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Basketball: Ugandan girls storm U-18 Africa event

The U-18 champions

The U-18 champions

Uganda’s under-18 girls basketball players were beyond elation on the evening of Saturday June 18. This followed their 63-43 win over Tanzania in the final at the MTN arena in Lugogo, which ensured that they secured a ticket to Madagascar, where the Africa Youth basketball Championship will take place in August. 

Their celebrations were in stark contrast of what their seniors normally do. For example, late that evening, hours after the final, some of them like Darlene Tashobya, the daughter of former Fuba president Ambrose Tashobya, were seen walking around the court still wearing the full red jersey in which they had played that afternoon. 

They just had to show off; probably to remind whoever was in the arena, to take have a keen interest in only those that wore that red jersey of champions. Surely the youthful Tashobya and company were not about to get lost in the crowd. They had to rub it in, a pointer to what exactly goes through the minds of these young winners.

“Truthfully, we could hardly sleep that night, when we returned to camp. The feeling we had was indescribable,” Shillah Lamunu, a guard for team Uganda told The Observer. 

Incidentally, this is not the first time Lamunu is representing her country. Back in 2019, she was on the under-16 girls national team, which travelled to Rwanda, and won the East Africa tournament. 

Lamunu said: “As a student at Buddo SSS, I have won schools tournaments. But winning with the national team gives one a totally different perspective. First, being on the national team is such a privilege. And to be selected on it among many in the country, is special. When I return to school, everyone looks at me with admiration. They sing praises of me. That is overwhelming.”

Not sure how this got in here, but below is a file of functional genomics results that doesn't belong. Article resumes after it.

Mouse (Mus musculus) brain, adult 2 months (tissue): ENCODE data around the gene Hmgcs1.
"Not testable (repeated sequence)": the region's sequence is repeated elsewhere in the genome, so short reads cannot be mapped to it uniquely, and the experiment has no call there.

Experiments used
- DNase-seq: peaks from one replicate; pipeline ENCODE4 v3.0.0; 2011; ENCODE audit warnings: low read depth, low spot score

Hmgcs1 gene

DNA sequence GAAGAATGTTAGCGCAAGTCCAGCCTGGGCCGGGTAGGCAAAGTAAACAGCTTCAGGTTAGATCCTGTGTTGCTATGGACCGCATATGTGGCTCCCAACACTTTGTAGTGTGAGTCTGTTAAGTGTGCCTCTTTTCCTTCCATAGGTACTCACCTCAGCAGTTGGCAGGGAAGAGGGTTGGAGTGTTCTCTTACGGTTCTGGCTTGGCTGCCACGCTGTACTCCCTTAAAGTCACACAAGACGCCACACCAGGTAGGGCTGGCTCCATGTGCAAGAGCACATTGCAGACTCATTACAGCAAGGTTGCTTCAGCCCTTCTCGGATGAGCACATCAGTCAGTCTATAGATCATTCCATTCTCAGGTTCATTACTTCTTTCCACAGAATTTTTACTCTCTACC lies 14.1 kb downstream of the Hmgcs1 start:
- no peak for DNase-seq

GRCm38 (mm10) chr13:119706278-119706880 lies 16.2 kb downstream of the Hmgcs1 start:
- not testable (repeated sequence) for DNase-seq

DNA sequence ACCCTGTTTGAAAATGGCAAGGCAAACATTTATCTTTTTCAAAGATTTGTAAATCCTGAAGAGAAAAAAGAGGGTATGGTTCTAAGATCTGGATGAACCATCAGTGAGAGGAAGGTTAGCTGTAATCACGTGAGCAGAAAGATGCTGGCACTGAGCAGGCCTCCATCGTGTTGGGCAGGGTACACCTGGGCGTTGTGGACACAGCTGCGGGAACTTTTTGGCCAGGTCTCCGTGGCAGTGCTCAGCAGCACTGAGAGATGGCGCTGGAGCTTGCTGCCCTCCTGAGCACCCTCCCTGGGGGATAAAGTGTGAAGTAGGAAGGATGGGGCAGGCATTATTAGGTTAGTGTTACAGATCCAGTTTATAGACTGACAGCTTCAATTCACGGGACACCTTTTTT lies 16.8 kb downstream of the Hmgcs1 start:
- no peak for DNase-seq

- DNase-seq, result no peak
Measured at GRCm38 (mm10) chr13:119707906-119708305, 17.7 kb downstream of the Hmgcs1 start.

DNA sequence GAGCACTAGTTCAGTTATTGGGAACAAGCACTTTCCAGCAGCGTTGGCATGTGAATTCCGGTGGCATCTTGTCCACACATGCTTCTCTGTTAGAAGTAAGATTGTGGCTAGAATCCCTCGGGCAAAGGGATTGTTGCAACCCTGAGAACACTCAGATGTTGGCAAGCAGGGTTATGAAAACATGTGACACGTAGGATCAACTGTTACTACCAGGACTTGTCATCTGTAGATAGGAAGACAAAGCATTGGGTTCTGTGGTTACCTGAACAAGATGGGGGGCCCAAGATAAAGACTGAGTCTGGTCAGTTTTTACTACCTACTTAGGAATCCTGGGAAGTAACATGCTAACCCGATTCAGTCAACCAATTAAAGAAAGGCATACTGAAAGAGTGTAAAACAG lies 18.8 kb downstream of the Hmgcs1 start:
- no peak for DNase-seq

This is a wake up call to keep working hard according to Lamunu, who is a good dribbler and shooter. Yet, she feels that it is at this age, that they should be working a lot harder, to realize bigger dreams like playing for the senior national team, and establishing themselves as professionals, say in the WNBA, would be great. 

Great is how Magretha Mawana of Tanzania felt, when she was decorated with the award of best rebounder in the tournament. Even as she cried, after her team’s final collapse against Uganda, her first time to represent her country, she said, filled her with pride. Mawana did not expect to win an award when travelling to Uganda. 

But the recognition she got made her realize that she has talent, which she needs to work on, to realize full potential. As Mawana got onto the bus for a 34 hour journey back home, her mind focused on what she learnt from other players in both the Rwanda and Uganda camps. That is unlikely to have been the case for Rwanda’s boys, who annihilated their opponents Uganda and Tanzania in four meetings. 

Rwanda beat Tanzania in the final 84-49. And their point-guard Boris Nkurunziza told The Observer, as they had their dinner at Javas house that this result was a product of being together as a team and having weekend games for the last one year.

However, because the Africa Championship is definitely going to bring bigger opposition, Nkurunziza noted that the celebrations have to be short-lived, because the journey to becoming a top basketball player is just starting, therefore they must put in a shift.

Sylvia Nantongo, the Most-Valuable-Player in the girls tournament could not hide her joy, after she was announced as the best overall, but also the top-scorer. “Capping off the tournament with a trophy, I felt was so good. But then, being decorated as MVP was a huge surprise considering the level of competition. It was unexpected for sure.”

Nantongo, 16 added that the honours she received were truly humbling. As much as in her head, and in all her expressions, which included kneeling on court, overwhelmed by emotion, she admitted that the hard work begins now. Nantongo noted that few 16 year old winners are remembered unless they kick on, to become stars in their adult life. That is truly the mind of a winner!

jovi@observer.ug

    

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